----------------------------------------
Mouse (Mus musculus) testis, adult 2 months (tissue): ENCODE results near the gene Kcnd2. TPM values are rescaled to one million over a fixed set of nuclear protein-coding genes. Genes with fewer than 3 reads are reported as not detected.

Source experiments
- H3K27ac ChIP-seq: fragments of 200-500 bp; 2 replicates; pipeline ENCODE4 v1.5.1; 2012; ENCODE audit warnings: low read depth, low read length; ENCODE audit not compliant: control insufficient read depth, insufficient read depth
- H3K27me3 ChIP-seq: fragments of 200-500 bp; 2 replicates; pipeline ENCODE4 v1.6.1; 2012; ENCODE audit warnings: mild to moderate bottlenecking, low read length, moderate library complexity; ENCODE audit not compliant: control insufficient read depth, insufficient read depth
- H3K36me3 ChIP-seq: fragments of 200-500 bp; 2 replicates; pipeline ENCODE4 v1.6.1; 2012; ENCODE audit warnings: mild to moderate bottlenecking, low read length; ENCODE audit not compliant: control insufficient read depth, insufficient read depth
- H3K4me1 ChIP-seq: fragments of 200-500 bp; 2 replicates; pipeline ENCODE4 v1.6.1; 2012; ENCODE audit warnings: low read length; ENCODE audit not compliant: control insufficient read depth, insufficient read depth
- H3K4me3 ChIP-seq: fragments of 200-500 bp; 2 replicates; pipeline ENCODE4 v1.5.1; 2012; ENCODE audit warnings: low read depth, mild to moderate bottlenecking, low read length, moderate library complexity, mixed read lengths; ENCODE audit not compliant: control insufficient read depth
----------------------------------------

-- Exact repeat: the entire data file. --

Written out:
Mouse (Mus musculus) testis, adult 2 months (tissue): ENCODE results near the gene Kcnd2. TPM values are rescaled to one million over a fixed set of nuclear protein-coding genes. Genes with fewer than 3 reads are reported as not detected.

Source experiments
- H3K27ac ChIP-seq: fragments of 200-500 bp; 2 replicates; pipeline ENCODE4 v1.5.1; 2012; ENCODE audit warnings: low read depth, low read length; ENCODE audit not compliant: control insufficient read depth, insufficient read depth
- H3K27me3 ChIP-seq: fragments of 200-500 bp; 2 replicates; pipeline ENCODE4 v1.6.1; 2012; ENCODE audit warnings: mild to moderate bottlenecking, low read length, moderate library complexity; ENCODE audit not compliant: control insufficient read depth, insufficient read depth
- H3K36me3 ChIP-seq: fragments of 200-500 bp; 2 replicates; pipeline ENCODE4 v1.6.1; 2012; ENCODE audit warnings: mild to moderate bottlenecking, low read length; ENCODE audit not compliant: control insufficient read depth, insufficient read depth
- H3K4me1 ChIP-seq: fragments of 200-500 bp; 2 replicates; pipeline ENCODE4 v1.6.1; 2012; ENCODE audit warnings: low read length; ENCODE audit not compliant: control insufficient read depth, insufficient read depth
- H3K4me3 ChIP-seq: fragments of 200-500 bp; 2 replicates; pipeline ENCODE4 v1.5.1; 2012; ENCODE audit warnings: low read depth, mild to moderate bottlenecking, low read length, moderate library complexity, mixed read lengths; ENCODE audit not compliant: control insufficient read depth